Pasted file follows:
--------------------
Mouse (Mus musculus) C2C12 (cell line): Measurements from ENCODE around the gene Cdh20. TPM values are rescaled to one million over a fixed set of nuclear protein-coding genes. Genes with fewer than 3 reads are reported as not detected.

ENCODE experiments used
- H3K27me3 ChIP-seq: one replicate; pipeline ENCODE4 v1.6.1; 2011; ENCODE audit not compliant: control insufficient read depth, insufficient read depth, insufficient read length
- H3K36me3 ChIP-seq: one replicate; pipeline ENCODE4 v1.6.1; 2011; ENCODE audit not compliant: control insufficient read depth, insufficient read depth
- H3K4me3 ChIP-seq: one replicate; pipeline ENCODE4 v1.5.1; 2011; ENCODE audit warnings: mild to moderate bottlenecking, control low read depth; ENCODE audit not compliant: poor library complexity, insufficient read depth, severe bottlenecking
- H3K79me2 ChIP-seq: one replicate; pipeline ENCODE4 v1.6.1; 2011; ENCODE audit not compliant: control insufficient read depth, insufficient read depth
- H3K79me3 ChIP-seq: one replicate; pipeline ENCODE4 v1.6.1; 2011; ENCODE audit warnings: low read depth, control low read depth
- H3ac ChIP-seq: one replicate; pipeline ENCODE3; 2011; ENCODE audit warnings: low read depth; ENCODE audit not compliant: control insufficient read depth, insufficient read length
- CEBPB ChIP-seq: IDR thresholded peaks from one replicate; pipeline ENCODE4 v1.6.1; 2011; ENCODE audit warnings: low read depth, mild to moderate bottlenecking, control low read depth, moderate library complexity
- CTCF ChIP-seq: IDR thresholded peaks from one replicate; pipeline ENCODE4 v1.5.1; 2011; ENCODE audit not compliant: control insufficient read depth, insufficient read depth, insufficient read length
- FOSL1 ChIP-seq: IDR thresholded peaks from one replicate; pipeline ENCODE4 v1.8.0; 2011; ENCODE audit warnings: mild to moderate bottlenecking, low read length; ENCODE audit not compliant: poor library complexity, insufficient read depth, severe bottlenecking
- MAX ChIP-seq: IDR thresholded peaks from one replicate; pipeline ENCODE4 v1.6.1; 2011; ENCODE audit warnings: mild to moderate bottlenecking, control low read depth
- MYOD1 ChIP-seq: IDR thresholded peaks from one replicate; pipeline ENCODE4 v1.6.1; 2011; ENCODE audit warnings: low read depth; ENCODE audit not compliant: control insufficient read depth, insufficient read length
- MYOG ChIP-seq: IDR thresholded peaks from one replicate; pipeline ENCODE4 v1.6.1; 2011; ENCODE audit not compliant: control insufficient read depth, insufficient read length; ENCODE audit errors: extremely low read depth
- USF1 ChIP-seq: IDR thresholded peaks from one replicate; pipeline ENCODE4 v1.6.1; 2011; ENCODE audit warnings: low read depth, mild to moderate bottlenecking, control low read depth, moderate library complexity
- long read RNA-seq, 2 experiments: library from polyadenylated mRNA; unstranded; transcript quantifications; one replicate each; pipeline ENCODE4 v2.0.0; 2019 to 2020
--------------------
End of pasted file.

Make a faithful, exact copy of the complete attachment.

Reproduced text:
Mouse (Mus musculus) C2C12 (cell line): Measurements from ENCODE around the gene Cdh20. TPM values are rescaled to one million over a fixed set of nuclear protein-coding genes. Genes with fewer than 3 reads are reported as not detected.

ENCODE experiments used
- H3K27me3 ChIP-seq: one replicate; pipeline ENCODE4 v1.6.1; 2011; ENCODE audit not compliant: control insufficient read depth, insufficient read depth, insufficient read length
- H3K36me3 ChIP-seq: one replicate; pipeline ENCODE4 v1.6.1; 2011; ENCODE audit not compliant: control insufficient read depth, insufficient read depth
- H3K4me3 ChIP-seq: one replicate; pipeline ENCODE4 v1.5.1; 2011; ENCODE audit warnings: mild to moderate bottlenecking, control low read depth; ENCODE audit not compliant: poor library complexity, insufficient read depth, severe bottlenecking
- H3K79me2 ChIP-seq: one replicate; pipeline ENCODE4 v1.6.1; 2011; ENCODE audit not compliant: control insufficient read depth, insufficient read depth
- H3K79me3 ChIP-seq: one replicate; pipeline ENCODE4 v1.6.1; 2011; ENCODE audit warnings: low read depth, control low read depth
- H3ac ChIP-seq: one replicate; pipeline ENCODE3; 2011; ENCODE audit warnings: low read depth; ENCODE audit not compliant: control insufficient read depth, insufficient read length
- CEBPB ChIP-seq: IDR thresholded peaks from one replicate; pipeline ENCODE4 v1.6.1; 2011; ENCODE audit warnings: low read depth, mild to moderate bottlenecking, control low read depth, moderate library complexity
- CTCF ChIP-seq: IDR thresholded peaks from one replicate; pipeline ENCODE4 v1.5.1; 2011; ENCODE audit not compliant: control insufficient read depth, insufficient read depth, insufficient read length
- FOSL1 ChIP-seq: IDR thresholded peaks from one replicate; pipeline ENCODE4 v1.8.0; 2011; ENCODE audit warnings: mild to moderate bottlenecking, low read length; ENCODE audit not compliant: poor library complexity, insufficient read depth, severe bottlenecking
- MAX ChIP-seq: IDR thresholded peaks from one replicate; pipeline ENCODE4 v1.6.1; 2011; ENCODE audit warnings: mild to moderate bottlenecking, control low read depth
- MYOD1 ChIP-seq: IDR thresholded peaks from one replicate; pipeline ENCODE4 v1.6.1; 2011; ENCODE audit warnings: low read depth; ENCODE audit not compliant: control insufficient read depth, insufficient read length
- MYOG ChIP-seq: IDR thresholded peaks from one replicate; pipeline ENCODE4 v1.6.1; 2011; ENCODE audit not compliant: control insufficient read depth, insufficient read length; ENCODE audit errors: extremely low read depth
- USF1 ChIP-seq: IDR thresholded peaks from one replicate; pipeline ENCODE4 v1.6.1; 2011; ENCODE audit warnings: low read depth, mild to moderate bottlenecking, control low read depth, moderate library complexity
- long read RNA-seq, 2 experiments: library from polyadenylated mRNA; unstranded; transcript quantifications; one replicate each; pipeline ENCODE4 v2.0.0; 2019 to 2020